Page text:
Judith Huntsman, Social anthropologist, world expert on Tokelau. Retrieved from: http://www.press.auckland.ac.nz/en/browse-books/authors-a-z/judith-huntsman.html . 2014, August 25.
18 metres (40 cartons + outsize material)
Language of Materials
Immediate Source of Acquisition
- Huntsman, J., & Kalolo, K. (2007). The future of Tokelau: decolonising agendas, 1975-2006. Auckland, N.Z.: Auckland University Press.
- Huntsman, J., & Hooper, A. (1996). Tokelau: a historical ethnography. Auckland, N.Z.: Auckland University Press.
- Wessen, A. F.,Hooper,A., Huntsman, J., Prior, I.A.M., & Salmond,C.E. (1992). Migration and Health in a small society: The case of Tokelau.. Oxford, England: Clarendon Press.
- Matagi Tokelau.(1990). Apia, Western Samoa : Office for Tokelau Affairs ; Suva, Fiji : Institute of Pacific Studies, University of the South Pacific.
A visit to Dr Huntsman’s house in August 2012 to carry out a more detailed assessment revealed the extent of the collection. Dr Huntsman’s papers were neatly stored in several rooms including her bedroom, hall and study in a number of filing cabinets which were all full. In addition there were rolls of maps and genealogies, and boxes of field notebooks in a corner of Dr Huntsman’s study. In general the material was in good condition and well organised, although groups of related material appeared to be housed in different locations.
Given the size of the collection and a shortage of space for processing at the Library it was decided to process her papers at Dr Huntsman’s house and transfer the materials directly to storage. Working on the collection one afternoon a week this process took about 18 months. In all some 40 cartons or 16 metres of material plus a number of maps and outsize material were transferred already rehoused into archival folders and boxes and fully listed.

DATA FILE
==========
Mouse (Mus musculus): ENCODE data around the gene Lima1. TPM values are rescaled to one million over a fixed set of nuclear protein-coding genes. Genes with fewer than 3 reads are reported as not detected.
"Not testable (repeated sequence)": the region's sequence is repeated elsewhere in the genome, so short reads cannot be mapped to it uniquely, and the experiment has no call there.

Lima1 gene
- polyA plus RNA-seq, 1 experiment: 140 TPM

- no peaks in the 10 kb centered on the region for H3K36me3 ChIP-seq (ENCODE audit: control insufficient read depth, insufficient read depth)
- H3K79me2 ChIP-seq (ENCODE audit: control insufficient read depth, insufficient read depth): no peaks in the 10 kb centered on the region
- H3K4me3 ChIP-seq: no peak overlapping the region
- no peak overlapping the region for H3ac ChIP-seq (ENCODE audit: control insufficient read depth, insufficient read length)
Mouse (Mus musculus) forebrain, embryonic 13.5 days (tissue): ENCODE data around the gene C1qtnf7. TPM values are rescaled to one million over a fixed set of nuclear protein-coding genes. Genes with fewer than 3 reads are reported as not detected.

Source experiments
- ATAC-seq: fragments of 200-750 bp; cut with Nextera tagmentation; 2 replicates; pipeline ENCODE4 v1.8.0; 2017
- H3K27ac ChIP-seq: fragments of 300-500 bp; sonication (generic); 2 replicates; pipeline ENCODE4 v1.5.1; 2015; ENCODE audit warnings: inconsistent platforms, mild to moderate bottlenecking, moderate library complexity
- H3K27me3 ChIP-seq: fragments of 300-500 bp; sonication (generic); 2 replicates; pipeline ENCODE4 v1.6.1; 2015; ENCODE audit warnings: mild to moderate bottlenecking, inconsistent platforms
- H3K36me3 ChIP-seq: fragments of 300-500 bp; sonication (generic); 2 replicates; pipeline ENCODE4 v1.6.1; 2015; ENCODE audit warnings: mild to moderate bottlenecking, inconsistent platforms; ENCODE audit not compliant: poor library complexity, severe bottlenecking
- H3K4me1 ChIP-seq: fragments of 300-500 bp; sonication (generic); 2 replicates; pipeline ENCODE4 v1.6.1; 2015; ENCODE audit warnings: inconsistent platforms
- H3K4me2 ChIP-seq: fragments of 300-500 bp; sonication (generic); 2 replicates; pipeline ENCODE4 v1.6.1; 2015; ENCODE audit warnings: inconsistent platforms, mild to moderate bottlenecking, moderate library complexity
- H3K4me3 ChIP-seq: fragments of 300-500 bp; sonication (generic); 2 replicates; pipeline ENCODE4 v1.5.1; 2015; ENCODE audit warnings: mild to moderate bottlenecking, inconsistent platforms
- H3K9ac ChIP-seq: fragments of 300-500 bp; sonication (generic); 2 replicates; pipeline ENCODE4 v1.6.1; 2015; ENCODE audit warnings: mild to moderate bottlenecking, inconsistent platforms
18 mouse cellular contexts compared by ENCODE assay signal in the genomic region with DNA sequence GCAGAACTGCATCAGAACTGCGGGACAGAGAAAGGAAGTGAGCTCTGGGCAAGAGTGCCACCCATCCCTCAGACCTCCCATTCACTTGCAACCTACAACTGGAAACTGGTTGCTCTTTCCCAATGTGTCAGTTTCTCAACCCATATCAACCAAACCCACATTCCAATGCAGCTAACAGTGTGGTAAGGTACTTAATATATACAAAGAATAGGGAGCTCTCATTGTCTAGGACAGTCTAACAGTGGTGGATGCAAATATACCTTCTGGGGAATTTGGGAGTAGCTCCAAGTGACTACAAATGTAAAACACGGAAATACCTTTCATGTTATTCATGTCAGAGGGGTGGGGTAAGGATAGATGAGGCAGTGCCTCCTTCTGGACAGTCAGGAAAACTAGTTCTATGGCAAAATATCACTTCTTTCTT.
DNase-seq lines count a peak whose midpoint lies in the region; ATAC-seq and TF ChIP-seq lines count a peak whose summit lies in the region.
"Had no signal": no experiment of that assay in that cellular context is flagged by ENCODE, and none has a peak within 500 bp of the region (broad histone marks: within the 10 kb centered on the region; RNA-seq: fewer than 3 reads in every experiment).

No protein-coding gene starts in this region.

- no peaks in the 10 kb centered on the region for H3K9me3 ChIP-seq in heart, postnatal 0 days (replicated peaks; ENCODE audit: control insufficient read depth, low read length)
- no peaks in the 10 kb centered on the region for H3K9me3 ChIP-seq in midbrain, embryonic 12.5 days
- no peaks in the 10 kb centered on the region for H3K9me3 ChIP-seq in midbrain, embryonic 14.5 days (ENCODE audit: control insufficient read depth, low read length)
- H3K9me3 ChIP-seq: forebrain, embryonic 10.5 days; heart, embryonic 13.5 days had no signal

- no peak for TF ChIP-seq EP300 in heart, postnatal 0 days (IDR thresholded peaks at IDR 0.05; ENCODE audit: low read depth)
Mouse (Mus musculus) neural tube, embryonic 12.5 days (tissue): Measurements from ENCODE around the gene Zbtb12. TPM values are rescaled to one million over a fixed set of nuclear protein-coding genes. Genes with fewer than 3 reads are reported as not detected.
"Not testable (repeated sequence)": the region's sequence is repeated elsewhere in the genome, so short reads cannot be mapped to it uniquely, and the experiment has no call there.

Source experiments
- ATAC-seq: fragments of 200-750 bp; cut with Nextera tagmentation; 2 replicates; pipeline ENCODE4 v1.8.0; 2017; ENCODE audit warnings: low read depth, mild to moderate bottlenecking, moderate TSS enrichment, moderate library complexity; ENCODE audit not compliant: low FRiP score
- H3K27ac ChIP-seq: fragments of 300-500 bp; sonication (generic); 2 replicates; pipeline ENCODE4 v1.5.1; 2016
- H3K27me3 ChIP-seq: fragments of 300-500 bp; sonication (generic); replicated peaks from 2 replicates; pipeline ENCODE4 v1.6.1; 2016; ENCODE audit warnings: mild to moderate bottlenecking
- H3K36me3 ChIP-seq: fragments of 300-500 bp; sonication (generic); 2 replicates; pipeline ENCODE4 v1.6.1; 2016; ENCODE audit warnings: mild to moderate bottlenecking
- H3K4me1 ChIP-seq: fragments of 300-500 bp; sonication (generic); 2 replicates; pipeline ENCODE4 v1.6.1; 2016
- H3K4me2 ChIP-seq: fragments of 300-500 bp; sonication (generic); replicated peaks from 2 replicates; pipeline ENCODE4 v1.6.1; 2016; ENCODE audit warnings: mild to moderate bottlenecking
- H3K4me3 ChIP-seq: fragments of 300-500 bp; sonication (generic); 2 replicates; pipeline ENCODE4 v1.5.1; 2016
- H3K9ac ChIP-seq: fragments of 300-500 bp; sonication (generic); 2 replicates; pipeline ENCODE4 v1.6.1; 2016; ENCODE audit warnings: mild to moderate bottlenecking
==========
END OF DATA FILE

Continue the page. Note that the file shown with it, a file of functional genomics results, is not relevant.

During the course of the work Dr Huntsman was an active participant in the arrangement and description process, informing the final arrangement of collection, assisting with the description of material and even replacing rusty paperclips with archival quality ones. Her help with Tokelauan terminology, unfamiliar acronyms and duplicate material, proved invaluable and has without doubt added to the research value of the collection.
- Simona, Ropati (Person)
- Poasa, Toloa (Person)
- Molloy, Maureen (Person)
- Tuia, Ineleo (Person)
- Perez, Peato Tutu (Person)
- Tinielu, Iona (Person)
- Kirifi, Hosea (Person)
- Prior, Ian (Person)
- Hooper, Antony (Person)
- Wessen, Albert F. (Person)
- Salmond, C. E. (Person)
- Green, Valerie Joyce (Person)
- Thomas, Allan (Person)
- Hooper, Robin (Person)
- Kalolo, Kelihiano (Person)
- Tuia, Pio (Person)
- Huntsman, Judith (Person)
- Huntsman, Judith (Person)
- Inventory of the papers of Judith Huntsman, 1928-2012, bulk 1966-2011.
- Katherine Pawley
- Description rules
- Describing Archives: A Content Standard
- Language of description
- Script of description
- Code for undetermined script
- Language of description note
Part of the Special Collections, The University of Auckland Repository
5 Alfred Street
Private Bag 92019
Auckland 1142 New Zealand